Synonyms for lettinger or Related words with lettinger

biebrach              unterkircher              odemar              lucieer              pointner              brausewetter              biensfeldt              edthofer              tannert              eybner              junkermann              pistek              matieson              plessow              rydeberg              zilzer              schlettow              lamac              gretler              pittschau              kieling              harbacher              paulig              diessl              lukschy              fuetterer              muxeneder              zehetgruber              vallentin              kolldehoff              michailow              vespermann              schieske              greindl              diffring              lieffen              rommer              thimig              polizist              rotmund              fehringer              murski              goetzke              dantine              penkert              verteidiger              birgel              quangel              kammerdiener              kortner             

Examples of "lettinger"
Rudolf Lettinger (26 October 1865 in Hamburg – 21 March 1937 in Berlin-Schöneberg) was a German stage and film actor. He made his stage debut in 1883 when he played the role of Kosinsky in Friedrich Schiller's drama "The Robbers". Some of his more prominent roles in his prestigious stage career were "Cyrano de Bergerac" and Gessler in "William Tell". He also worked with acclaimed stage director Max Reinhardt. In 1912, Lettinger played his first film role in "Das Geheimnis von Monte Carlo". Lettinger appeared in over 90 films until 1931, mostly as a supporting actor. His best-known film is perhaps "The Cabinet of Dr. Caligari" (1920), where Lettinger portrayed Dr. Olsen.
Bernhard Uhl is since 2014 the mayor of Zusmarshausen. The predecessor was Albert Lettinger (FWV) (1996–2014).
Beware of Loose Women (German:Hütet euch vor leichten Frauen) is a 1929 German silent film directed by Siegfried Philippi and starring Rudolf Lettinger, André Mattoni and Margarete Schön.
Quarantine (German: Quarantäne) is a 1923 German silent film directed by Max Mack and starring Rudolf Lettinger, Helena Makowska and Loni Nest.
The Woman with That Certain Something (German:Die Frau mit dem Etwas) is a 1925 German silent film directed by Erich Schönfelder and starring Rudolf Lettinger, Lee Parry and Bruno Kastner.
Women of Luxury (German:Luxusweibchen) is a 1925 German silent comedy film directed by Erich Schönfelder and starring Lee Parry, Hans Albers and Rudolf Lettinger. It was made at the Johannisthal Studios near Berlin.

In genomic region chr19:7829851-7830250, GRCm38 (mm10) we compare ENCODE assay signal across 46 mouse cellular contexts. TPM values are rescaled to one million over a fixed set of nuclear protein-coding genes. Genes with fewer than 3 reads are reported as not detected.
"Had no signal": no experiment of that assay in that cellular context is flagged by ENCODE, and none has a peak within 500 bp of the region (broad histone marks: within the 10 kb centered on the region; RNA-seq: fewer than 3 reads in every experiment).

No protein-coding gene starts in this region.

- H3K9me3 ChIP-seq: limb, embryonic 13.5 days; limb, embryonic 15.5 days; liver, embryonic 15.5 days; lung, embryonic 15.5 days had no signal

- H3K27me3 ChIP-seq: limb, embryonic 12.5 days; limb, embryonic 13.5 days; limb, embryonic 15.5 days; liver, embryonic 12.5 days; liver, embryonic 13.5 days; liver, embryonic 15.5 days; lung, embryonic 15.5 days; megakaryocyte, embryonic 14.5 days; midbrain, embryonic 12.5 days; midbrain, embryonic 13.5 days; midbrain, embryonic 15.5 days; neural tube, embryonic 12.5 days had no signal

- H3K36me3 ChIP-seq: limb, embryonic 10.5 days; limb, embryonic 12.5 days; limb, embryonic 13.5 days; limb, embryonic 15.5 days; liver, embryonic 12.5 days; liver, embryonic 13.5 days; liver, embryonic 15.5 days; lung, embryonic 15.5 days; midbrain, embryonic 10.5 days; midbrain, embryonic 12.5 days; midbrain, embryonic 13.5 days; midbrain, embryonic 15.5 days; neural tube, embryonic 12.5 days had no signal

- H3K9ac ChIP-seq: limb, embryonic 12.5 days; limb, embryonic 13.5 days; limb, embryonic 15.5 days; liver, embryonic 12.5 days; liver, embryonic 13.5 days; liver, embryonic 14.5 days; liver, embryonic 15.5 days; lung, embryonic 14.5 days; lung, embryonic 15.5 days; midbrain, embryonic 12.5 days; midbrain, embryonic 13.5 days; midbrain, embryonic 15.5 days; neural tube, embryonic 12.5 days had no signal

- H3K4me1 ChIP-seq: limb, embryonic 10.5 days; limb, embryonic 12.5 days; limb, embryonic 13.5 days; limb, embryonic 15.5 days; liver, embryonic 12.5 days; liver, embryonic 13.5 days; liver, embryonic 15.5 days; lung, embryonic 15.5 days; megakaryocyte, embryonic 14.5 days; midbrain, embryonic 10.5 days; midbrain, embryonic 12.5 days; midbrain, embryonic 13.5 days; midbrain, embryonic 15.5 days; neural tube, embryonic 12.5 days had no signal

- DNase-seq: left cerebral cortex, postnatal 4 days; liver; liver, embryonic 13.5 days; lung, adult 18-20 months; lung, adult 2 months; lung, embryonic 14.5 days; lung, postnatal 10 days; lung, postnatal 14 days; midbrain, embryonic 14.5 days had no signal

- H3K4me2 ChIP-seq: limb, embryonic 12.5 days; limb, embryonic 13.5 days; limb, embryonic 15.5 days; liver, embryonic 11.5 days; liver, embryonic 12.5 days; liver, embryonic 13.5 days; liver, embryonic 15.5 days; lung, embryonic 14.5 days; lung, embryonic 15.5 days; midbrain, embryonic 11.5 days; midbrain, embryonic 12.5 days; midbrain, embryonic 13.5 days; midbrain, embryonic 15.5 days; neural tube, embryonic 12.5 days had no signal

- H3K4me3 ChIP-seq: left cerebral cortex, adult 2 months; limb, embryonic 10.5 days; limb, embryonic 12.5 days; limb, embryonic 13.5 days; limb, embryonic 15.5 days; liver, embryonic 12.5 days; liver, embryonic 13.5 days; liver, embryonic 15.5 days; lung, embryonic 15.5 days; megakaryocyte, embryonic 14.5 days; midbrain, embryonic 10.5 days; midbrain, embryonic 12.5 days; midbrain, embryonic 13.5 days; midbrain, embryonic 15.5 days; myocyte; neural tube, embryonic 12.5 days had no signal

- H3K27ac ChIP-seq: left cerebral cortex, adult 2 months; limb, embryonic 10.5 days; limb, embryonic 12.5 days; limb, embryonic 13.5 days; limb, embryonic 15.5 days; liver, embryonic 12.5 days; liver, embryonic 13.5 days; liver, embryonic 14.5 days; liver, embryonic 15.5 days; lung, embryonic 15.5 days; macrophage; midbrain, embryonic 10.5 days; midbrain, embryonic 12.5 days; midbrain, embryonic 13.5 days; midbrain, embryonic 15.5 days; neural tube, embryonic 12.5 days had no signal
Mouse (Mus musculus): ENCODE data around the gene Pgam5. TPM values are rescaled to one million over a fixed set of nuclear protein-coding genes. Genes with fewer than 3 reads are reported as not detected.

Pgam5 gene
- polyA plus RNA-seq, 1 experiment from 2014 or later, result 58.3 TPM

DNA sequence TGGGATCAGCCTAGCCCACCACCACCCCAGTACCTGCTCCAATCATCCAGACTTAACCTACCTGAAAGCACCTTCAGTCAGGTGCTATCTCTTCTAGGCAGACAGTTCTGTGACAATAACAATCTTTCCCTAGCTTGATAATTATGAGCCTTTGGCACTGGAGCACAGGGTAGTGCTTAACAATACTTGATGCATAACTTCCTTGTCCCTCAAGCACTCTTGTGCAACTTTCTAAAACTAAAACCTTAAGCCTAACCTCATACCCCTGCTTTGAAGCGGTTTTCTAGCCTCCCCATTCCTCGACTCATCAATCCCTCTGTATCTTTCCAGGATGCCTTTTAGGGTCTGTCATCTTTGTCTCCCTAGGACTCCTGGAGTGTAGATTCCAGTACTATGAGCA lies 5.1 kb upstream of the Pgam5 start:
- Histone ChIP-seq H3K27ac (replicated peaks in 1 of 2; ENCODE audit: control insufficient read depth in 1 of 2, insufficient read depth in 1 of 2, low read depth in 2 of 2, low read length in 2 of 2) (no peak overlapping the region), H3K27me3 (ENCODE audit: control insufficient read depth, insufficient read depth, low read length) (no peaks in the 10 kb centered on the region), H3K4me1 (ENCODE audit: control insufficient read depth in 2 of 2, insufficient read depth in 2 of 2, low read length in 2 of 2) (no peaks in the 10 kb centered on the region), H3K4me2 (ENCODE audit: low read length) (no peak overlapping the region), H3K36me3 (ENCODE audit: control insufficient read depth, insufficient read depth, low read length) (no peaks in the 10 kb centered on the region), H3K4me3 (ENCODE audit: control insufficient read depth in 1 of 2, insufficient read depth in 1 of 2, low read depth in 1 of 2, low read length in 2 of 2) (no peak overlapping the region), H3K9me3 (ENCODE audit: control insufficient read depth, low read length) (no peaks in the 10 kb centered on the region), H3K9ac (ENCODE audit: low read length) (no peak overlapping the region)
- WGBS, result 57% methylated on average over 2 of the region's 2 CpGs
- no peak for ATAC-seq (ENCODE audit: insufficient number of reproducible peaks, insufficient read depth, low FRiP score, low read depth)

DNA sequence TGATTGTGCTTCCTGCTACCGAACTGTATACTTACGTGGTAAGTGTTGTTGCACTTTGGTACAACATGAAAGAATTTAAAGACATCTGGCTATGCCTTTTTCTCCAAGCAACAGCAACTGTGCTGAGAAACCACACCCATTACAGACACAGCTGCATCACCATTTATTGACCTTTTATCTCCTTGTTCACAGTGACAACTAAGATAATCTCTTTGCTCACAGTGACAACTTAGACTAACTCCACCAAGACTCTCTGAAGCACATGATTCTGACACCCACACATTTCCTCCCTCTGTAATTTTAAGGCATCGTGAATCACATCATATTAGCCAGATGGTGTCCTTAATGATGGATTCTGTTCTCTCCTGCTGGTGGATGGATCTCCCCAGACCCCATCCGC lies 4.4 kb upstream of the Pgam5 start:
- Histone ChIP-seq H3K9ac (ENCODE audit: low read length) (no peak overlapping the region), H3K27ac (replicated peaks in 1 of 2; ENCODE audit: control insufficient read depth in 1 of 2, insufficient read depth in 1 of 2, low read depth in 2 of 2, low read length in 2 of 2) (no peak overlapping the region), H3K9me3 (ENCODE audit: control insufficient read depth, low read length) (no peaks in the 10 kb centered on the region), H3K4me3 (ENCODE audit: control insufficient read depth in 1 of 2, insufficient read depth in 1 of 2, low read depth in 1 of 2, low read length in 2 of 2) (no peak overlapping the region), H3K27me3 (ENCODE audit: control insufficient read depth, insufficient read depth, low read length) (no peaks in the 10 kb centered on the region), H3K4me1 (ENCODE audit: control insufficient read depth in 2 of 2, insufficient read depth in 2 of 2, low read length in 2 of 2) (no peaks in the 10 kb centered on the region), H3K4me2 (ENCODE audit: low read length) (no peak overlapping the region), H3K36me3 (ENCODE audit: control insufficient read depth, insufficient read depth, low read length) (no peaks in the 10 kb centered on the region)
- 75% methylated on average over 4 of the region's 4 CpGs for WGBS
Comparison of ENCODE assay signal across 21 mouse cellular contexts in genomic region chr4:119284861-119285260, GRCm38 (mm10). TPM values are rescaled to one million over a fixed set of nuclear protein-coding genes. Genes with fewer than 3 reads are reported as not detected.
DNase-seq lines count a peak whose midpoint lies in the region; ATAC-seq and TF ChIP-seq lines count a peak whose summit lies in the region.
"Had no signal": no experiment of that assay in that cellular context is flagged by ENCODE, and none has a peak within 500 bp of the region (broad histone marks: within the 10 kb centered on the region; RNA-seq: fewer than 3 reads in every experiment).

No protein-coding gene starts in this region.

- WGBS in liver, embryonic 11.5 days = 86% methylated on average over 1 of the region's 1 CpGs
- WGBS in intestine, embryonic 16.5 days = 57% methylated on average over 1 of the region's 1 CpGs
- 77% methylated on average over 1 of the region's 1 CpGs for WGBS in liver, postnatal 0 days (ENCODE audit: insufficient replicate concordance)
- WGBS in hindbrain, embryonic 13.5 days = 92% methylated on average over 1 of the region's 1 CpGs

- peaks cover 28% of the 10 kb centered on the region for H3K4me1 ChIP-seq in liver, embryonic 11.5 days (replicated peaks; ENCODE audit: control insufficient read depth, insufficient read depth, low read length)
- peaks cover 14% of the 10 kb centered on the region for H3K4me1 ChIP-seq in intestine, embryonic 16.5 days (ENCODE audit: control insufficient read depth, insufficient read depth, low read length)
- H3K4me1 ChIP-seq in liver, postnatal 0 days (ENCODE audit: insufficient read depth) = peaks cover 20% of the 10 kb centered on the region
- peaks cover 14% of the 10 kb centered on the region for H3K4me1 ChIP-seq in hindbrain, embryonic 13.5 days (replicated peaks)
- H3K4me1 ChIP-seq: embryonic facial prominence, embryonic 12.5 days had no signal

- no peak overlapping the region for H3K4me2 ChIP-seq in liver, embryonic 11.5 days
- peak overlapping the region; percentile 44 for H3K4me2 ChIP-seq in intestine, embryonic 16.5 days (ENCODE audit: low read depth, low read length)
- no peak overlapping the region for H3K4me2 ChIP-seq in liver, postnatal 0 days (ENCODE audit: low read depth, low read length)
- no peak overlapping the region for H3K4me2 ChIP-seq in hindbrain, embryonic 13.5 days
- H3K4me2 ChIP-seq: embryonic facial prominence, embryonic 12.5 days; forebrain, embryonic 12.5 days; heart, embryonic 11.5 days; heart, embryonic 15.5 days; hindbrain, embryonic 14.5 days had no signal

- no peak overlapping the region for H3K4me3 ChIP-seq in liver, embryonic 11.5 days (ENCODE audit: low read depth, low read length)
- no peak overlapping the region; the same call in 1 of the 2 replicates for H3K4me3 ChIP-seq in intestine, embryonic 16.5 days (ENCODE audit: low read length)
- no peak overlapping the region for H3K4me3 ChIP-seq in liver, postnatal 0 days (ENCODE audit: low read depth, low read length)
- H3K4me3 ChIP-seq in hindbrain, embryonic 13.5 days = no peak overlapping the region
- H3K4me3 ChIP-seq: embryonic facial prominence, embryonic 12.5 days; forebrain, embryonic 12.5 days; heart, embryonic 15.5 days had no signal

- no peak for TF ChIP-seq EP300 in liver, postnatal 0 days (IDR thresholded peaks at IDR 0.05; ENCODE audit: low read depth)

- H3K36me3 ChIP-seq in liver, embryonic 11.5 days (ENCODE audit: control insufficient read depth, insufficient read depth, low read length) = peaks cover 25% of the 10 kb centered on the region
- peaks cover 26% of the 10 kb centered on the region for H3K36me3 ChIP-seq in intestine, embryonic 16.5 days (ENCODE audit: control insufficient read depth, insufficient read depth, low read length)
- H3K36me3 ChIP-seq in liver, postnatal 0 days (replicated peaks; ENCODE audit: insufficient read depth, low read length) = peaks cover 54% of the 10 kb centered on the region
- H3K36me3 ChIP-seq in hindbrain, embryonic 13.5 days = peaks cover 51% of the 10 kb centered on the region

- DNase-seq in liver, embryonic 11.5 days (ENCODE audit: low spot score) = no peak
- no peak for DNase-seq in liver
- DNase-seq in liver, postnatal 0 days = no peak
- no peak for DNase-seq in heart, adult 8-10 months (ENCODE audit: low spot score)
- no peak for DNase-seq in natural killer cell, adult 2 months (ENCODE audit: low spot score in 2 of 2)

The death of Allan, shortly before their wedding, sends Maud on a quest for bloody revenge. Helped by a detective, Hunt, (Rudolf Lettinger), Maud discovers that Baron Murphy is behind her fiancé's death and sparks a newspaper campaign against the Baron to expose him. Murphy loses his entire fortune and is forced to leave the country and dies while desperately battling through a snowstorm. Hunt also discovers that a young academic Credo Merville (Ernst Hofmann) is Murphy and Maud's son, who is supposed to have died shortly after his birth. In the end, mother and son fall into each other's arms.
The next morning, Francis and Alan visit Dr. Caligari's spectacle, where he opens a coffin-like box to reveal the sleeping Cesare. Upon Dr. Caligari's orders, Cesare awakens and answers questions from the audience. Despite Francis's protests, Alan asks, "How long will I live?" To Alan's horror, Cesare answers, "Until dawn." Later that night, a figure breaks into Alan's home and stabs him to death in his bed. A grief-stricken Francis investigates Alan's murder with help from Jane and her father, Dr. Olsen (Rudolf Lettinger), who obtains police authorization to investigate the somnambulist. That night, the police apprehend a criminal in possession of a knife (Rudolf Klein-Rogge) who is caught attempting to murder an elderly woman. When questioned by Francis and Dr. Olson, the criminal confesses he tried to kill the elderly woman, but denies any part in the two previous deaths; he was merely taking advantage of the situation to divert blame onto the real murderer.